This is like a nightmare. But it’s real.
A Florida man lying in bed fell into a sinkhole that opened suddenly beneath the bedroom of his suburban Tampa home, calling out to his brother for help as he fell, a fire department spokeswoman said Friday.
Five other people, including a 2-year-old child, escaped from the home. Rescuers had to pull the man’s brother away from the edge of the sinkhole as it ate away at the ground under the home…
The sinkhole is naturally ocurring and appears to be about 100 feet across, based on estimates made by engineers using radar, and it may be as deep as 50 feet, authorities say. It’s not visible except inside the home.
The man is assumed to be dead, likely crushed or suffocated, as equipment was not able to detect signs of life. This is a harrowing story. Florida is sinkhole central and every year there is considerable damage to homes, roads and structures caused by sinkhole collapse. Having had extensive experience with sinkhole geology, I have seen how insidious these hidden hazards can be and how difficult they are to mitigate.
Sinkholes are a hidden danger. But rarely do people die from them. There are other cases of house collapse leading to death, here (though this is more of a landslide than sinkhole). This man died while apparently investigating an existing hole which collapsed around him. A woman died when the car she was in landed in a hole in the roadway. A whole family perished into a sinkhole in Witwatersrand, Africa due to gold mining.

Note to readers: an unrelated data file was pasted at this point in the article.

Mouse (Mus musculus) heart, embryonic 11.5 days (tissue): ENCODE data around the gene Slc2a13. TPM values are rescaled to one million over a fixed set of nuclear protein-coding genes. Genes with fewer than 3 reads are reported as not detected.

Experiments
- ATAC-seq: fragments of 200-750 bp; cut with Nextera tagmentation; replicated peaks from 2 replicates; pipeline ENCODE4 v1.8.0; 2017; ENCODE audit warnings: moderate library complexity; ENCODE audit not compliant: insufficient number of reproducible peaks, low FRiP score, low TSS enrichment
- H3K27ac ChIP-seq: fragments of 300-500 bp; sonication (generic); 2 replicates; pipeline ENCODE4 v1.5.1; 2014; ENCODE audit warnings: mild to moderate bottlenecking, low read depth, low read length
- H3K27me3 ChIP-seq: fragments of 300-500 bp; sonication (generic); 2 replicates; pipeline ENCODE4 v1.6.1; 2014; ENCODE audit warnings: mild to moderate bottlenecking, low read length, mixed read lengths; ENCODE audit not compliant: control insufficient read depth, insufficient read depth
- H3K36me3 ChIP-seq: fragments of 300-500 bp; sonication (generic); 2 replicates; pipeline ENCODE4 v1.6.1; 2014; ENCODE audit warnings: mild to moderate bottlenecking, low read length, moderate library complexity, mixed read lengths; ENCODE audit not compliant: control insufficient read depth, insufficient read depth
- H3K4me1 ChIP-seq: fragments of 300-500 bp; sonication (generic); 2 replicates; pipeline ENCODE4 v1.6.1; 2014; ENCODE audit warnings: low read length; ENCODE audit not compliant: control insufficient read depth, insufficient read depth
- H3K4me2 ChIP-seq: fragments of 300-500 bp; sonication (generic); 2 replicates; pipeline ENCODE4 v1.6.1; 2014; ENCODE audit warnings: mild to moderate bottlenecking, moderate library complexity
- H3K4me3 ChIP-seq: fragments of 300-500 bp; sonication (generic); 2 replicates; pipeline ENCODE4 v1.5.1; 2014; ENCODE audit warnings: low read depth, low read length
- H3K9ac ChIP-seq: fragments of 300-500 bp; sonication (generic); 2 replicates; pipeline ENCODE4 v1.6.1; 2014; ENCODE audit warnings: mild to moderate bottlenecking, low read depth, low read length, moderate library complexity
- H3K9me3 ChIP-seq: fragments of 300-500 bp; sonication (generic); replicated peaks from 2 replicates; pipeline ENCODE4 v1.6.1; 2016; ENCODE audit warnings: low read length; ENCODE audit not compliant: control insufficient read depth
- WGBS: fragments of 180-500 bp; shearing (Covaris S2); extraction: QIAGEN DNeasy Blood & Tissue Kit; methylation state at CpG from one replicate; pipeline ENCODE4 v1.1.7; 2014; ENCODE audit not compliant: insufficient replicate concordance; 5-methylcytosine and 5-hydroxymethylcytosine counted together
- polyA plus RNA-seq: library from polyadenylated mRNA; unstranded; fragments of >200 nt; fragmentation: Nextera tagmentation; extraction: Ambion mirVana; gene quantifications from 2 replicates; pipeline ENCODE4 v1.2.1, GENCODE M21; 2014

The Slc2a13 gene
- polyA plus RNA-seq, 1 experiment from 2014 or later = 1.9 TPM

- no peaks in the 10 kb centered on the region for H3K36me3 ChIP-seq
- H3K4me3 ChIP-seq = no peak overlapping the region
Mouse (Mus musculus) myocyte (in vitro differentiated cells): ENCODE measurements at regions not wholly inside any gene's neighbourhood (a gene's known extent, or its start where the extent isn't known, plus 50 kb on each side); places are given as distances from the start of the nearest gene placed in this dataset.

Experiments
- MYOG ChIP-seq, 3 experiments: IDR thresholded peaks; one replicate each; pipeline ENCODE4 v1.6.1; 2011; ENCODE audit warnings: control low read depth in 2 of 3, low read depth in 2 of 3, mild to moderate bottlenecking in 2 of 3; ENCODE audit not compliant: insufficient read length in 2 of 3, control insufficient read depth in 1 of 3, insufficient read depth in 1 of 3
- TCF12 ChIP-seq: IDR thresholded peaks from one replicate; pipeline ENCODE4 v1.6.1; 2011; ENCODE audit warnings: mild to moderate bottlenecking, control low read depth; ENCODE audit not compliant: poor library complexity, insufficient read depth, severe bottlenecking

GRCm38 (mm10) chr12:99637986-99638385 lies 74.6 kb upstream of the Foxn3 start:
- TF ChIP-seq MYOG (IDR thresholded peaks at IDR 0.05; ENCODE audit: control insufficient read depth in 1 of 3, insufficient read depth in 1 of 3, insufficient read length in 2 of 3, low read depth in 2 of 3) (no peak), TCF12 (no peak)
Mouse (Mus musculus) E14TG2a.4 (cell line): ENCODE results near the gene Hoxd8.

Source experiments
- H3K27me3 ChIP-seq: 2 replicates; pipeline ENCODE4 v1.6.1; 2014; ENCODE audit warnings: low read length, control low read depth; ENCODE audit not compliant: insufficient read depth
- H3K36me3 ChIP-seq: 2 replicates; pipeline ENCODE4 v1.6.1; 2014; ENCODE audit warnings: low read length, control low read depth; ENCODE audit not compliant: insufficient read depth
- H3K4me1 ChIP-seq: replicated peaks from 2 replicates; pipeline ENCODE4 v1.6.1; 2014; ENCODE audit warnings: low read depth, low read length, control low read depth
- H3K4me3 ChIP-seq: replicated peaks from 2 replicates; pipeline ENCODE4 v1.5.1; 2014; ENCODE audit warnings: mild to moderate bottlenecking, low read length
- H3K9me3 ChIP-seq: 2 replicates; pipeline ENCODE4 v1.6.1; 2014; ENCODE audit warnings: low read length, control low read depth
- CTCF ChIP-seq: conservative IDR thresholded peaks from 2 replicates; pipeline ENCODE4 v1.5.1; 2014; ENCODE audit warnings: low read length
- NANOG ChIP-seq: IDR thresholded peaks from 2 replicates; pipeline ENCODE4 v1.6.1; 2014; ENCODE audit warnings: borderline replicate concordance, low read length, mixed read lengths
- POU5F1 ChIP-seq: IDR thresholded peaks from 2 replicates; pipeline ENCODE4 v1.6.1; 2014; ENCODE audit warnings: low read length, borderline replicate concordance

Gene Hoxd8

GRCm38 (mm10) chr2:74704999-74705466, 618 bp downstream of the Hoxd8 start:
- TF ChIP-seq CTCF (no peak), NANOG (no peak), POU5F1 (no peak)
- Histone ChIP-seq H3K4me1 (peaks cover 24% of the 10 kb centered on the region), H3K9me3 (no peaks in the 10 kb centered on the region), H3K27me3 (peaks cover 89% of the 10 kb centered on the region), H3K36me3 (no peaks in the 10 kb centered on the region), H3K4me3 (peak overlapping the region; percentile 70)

The surface manifestation of a sinkhole begins long before as void spaces in the limestone bedrock. As soil and surface material migrates into these voids, the hole itself “migrates” upwards. Eventually the surface collapses into the void beneath. Here is a factsheet [PDF] (from Pennsylvania which also has sinkhole hazards) that explains basic sinkhole formation.
What is surprising in this case is that there seems to be no hint that a collapse was imminent. Often there are at least some ground signs. I will try to follow up on this story to see if they report any triggers for this collapse.
What can you do to protect yourself in a sinkhole prone area? Check existing geology maps for historic sinkholes. (Maps for Florida) If they were mapped once, they will often reactivate again. Buy sinkhole insurance. It is not included in your normal homeowners policy and is inexpensive in most states (Florida may be problematic). But note that insurance only covers the structures. If the hole happens in your yard, you may not have any redress. Without this special insurance, the structure if affected will be costly to repair and lose considerable value due to the hazard.
This link contains a video of the brother of the man who tried to save him and had to be saved himself. Quite heart-wrenching.